Physical: The Catastrophe of Desire

Physical: The catastrophe of desire4 StarsPhysical: The catastrophe of desire by Mari Reiza is a wild ride of a read. For both main characters, two middle aged women, Kiki and Fatima, it is indeed a catastrophe, but of their own making. Kiki is virtually strapped in a small town in Northern Italy and finds herself alone after her longtime boyfriend leaves for an “upgrade”. Fatima finds herself in a crisis of identity after having twins and struggles to find purpose in her enlarged family. Yet, both women feel pulled along by their baser desires to rekindle the energy and passion they had in their youth.

Overall, the book reads very fast pace, which for a shorter book is expected and I would say enjoyed it. There are moments where the book reads as if Reiza is experimenting with stream of conscious, but then it breaks away from that to continue in a more traditional narrative pattern. The change can occur on the same page or even within the same paragraph, which may be disconcerting to the careful reader.

The characters themselves are a varied mix of character strengths and flaws that can keeps the reader engaged. Kiki has a mouth like a sailor and clearly has a drive and motivation to make something of herself if she can overcome her very physical, base needs. There were times it was hard to follow her storyline given that she self-sabotages to a large degree. Fatima on the other hand seems to be the polar opposite, in the sense that she is in a steady marital relationship with children, something Kiki is allergic to. Fatima is no prude though and is as explicit as Kiki is about sex and the like. Both women seem driven to try and enliven their lives in any way they can no matter the cost, even if it dramatically disrupts their lives.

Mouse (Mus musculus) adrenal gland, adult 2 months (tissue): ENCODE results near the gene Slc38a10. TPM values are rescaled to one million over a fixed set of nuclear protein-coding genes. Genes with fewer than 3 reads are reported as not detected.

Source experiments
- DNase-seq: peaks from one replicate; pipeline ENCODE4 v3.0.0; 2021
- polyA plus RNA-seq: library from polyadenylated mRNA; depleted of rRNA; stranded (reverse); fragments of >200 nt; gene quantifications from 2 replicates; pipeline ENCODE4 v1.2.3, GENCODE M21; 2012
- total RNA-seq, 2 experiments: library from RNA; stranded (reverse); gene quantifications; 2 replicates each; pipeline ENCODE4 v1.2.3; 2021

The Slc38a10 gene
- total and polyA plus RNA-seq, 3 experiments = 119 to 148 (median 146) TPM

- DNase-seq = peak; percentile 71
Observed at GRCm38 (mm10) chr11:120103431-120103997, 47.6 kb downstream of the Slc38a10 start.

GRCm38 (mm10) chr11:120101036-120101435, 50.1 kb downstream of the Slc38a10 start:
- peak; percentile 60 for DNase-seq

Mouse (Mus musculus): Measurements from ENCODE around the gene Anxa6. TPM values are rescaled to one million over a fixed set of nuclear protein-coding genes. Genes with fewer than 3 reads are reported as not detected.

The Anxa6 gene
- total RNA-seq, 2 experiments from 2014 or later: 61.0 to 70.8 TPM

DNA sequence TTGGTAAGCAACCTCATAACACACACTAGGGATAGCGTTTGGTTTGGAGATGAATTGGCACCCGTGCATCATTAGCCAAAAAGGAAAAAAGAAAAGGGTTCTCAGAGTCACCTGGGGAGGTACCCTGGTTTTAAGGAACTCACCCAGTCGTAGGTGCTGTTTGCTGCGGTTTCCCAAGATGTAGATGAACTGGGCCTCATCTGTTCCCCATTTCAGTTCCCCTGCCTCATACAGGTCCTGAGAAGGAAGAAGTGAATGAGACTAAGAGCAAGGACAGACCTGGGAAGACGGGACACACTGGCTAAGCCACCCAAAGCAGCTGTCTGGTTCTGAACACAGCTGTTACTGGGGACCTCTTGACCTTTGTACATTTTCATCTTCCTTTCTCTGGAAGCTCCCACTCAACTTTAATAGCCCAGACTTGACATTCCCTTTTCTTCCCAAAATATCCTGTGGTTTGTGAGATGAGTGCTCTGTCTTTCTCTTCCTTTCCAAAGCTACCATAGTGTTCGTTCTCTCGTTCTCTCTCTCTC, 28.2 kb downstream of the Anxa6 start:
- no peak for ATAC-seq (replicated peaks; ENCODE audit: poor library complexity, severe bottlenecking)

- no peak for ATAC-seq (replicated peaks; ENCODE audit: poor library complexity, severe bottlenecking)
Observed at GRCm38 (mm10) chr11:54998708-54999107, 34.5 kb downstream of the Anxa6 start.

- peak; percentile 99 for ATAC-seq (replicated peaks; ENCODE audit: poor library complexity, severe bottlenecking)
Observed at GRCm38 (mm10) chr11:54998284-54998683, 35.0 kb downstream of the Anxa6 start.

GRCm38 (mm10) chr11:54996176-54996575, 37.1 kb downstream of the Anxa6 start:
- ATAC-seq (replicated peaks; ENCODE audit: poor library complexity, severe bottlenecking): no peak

The story is told through both women point of view in alternating chapters and some heavy style choice make the narrative more “telling” than “showing”. But these are easy to push past as you get drawn into the struggle of Kiki and Fatima. The strongest point of Reiza’s writing is that you can truly feel where these women are coming from in their midlife crises. They are clearly tired and bored of their current lifestyle and need to do something to shake it up. It truly appeals to the deepest core beliefs that individuals can have when they have reached a “rock bottom” or stagnant part of life.

Overall, it is a classic contemporary fiction story. Of two women trying as best they can to beat back the overshadowing struggle of age and day to day responsibilities. Passion isn’t only reserved for the youth; it can always be rekindled later with a little help.

Pages: 143 | ASIN: B01N9ZU9XL

Buy Now From Amazon.com

About Literary Titan

The Literary Titan is a book review website which consists of mostly fiction books, but we do enjoy non fiction works that we're excited about. All reviews are the reviewer’s honest opinion. We love books and read constantly (seriously, it’s an addiction). We're always open to book review requests and have aspirations of one day being sucked into the Twilight Zone episode with Burgess Meredith where all he wants to do is read, but can’t until the world ends; you know what I mean?

Posted on April 12, 2017, in Book Reviews, Four Stars and tagged , , , , , , , , , , , , , , , , , , , , , , , , , , , , , , , , , , , , , , . Bookmark the permalink. Leave a comment.

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